And what can be said of rates, can be said of the wider manner in which tax is implemented. Judges are often concerned that the principle espoused in one case might result in taxpayer abuses in others. This often restricts their responsiveness to the particulars of the case before them. (For instance, in Mackinlay v Arthur Young, the House of Lords disagreed with how the lower court had factored in the large size of the firm before allowing partnership expenses. Though, as I discuss in my TAA piece, the judges are not always concerned that principles espoused by them might result in abuses in other cases by HMRC). The idea that everything and everyone should be governed by a set of uniform principles of course represents the best of British values. But could it be that we might actually wish to treat some individuals more leniently than others? Can one imagine another jurisdiction (Spain, Italy, further afield?) where a judge posed with the problem in Mallelieu v Drummond would have said, ‘You are a young barrister, a worker and have taken certain risks to secure yourself a career which is itself fraught with uncertainties….I will allow you these expenses, though I cannot promise that the same approach would be taken if you were a company laying pipelines in the North Sea.’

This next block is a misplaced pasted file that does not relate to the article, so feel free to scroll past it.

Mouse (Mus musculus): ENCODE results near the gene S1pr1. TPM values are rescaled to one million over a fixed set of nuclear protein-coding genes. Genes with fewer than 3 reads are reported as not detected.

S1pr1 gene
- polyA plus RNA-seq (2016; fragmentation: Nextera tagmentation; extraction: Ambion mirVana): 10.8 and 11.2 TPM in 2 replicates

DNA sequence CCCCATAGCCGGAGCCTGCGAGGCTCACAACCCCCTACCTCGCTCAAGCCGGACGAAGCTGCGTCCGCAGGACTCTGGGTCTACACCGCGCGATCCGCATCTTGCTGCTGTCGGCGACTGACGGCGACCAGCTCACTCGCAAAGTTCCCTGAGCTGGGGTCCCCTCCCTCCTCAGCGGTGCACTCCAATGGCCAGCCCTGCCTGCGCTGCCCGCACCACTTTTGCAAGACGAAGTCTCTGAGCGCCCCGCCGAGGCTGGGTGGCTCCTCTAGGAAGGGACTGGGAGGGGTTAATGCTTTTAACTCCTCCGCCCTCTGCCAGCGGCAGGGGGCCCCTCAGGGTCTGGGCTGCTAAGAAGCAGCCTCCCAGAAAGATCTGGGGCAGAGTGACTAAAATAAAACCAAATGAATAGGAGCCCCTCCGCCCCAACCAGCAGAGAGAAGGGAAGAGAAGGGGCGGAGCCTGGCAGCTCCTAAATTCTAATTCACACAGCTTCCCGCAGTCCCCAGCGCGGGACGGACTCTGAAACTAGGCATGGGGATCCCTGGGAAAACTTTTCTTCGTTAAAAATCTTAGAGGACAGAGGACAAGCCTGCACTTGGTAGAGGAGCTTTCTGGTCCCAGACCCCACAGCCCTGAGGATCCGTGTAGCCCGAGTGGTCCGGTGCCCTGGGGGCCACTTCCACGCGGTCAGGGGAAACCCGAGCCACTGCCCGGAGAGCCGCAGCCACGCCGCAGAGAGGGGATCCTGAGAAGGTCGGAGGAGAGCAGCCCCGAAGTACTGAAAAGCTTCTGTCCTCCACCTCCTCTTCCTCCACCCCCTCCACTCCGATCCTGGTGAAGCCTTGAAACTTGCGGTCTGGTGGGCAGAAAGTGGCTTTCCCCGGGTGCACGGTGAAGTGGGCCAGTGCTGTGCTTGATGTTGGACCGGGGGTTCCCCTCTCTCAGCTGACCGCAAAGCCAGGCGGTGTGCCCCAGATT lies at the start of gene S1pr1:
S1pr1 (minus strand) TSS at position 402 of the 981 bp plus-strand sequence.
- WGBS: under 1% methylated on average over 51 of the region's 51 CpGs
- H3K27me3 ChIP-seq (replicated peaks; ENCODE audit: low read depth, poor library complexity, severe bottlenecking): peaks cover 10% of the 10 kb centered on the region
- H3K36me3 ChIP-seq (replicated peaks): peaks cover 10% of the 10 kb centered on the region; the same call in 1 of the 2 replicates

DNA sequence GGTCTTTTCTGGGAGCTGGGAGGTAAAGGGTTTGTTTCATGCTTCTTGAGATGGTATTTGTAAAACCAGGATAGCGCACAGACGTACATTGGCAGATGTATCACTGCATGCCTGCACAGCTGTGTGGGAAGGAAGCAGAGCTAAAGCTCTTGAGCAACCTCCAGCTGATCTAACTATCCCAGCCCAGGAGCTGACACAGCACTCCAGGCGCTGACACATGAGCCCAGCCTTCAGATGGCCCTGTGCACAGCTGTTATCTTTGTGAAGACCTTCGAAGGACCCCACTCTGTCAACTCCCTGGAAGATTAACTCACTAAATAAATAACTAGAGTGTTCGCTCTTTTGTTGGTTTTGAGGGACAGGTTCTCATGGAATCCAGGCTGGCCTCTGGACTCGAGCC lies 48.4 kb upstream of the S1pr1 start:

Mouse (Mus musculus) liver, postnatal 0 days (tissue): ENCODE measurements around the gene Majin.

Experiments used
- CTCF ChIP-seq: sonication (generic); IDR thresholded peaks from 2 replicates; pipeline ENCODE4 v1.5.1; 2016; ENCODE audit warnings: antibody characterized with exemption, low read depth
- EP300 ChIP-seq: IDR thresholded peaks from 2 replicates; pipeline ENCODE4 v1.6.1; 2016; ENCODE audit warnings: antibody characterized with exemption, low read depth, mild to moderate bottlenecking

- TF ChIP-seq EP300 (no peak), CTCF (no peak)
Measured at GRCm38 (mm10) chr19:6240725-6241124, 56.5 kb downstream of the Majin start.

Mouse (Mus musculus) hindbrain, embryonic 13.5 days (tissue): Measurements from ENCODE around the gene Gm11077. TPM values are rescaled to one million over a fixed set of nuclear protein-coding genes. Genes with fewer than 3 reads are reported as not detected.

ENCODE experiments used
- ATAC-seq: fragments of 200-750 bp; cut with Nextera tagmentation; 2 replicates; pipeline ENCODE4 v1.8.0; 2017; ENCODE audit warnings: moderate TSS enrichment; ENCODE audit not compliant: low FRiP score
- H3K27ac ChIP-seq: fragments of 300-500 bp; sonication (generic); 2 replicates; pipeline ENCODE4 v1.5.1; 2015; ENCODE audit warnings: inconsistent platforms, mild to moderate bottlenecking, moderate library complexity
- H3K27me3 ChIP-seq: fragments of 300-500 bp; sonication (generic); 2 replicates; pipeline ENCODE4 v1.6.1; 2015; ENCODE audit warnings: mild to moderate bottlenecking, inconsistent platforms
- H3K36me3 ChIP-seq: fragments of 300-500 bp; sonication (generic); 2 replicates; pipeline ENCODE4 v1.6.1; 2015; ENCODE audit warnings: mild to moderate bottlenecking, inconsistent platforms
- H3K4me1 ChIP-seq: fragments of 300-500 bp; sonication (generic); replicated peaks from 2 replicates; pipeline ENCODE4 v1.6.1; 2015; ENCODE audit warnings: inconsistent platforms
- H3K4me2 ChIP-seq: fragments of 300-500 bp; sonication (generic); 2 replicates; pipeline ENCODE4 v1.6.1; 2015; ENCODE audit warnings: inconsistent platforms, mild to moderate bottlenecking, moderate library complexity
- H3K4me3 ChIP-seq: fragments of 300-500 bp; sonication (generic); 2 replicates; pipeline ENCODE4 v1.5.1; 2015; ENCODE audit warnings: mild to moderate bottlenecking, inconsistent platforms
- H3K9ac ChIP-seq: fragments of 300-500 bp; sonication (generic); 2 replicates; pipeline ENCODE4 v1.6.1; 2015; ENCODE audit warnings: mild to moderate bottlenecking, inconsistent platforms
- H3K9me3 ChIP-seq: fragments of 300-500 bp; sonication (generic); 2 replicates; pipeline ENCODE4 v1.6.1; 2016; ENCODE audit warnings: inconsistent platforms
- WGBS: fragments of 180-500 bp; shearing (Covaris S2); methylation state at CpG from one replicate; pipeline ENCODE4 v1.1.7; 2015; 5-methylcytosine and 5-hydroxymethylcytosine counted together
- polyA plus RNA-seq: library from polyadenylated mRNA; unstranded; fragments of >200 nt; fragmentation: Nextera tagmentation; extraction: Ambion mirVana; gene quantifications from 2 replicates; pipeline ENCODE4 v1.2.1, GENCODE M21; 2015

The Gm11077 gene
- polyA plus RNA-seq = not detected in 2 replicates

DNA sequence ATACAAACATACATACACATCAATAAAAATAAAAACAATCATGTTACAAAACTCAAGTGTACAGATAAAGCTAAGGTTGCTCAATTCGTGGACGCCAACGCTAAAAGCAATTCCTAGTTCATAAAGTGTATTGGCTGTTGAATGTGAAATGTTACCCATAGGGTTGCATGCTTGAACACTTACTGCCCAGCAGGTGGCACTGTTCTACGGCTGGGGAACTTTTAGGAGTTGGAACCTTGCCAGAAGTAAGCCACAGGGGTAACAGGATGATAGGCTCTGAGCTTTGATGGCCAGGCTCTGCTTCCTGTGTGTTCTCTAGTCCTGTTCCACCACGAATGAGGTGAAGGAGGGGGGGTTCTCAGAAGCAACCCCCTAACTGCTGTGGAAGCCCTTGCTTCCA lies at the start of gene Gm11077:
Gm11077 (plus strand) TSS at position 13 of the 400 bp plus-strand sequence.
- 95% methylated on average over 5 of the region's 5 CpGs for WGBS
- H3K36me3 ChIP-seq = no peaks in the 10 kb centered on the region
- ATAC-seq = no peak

Why is there no reverse-Ramsay? And where are the Lord Dennings?

A cynic might even conclude that the purpose of taxation, as it presently is, quite far from being redistributive, is actually the opposite – as it preserves capital accumulated by the ‘landed gentry’ and prevents accumulation by newcomers. That this verity is somehow intuited by the young people of the land can be seen from the rise of celebrity culture – the number of those who aim to become actors, singers, footballers and the like appears to far eclipse those who aspire to join the middle classes. Admittance to a class which does not promise even a footing on the housing ladder does not appeal. The motto of the day is very much ‘All or Nothing.’ I note that Mervyn King uses ‘Winner Takes All’ in his piece.

Peripheral Thoughts

I have wondered why it is the case that things are this way and, also, why it is not discussed more among practitioners.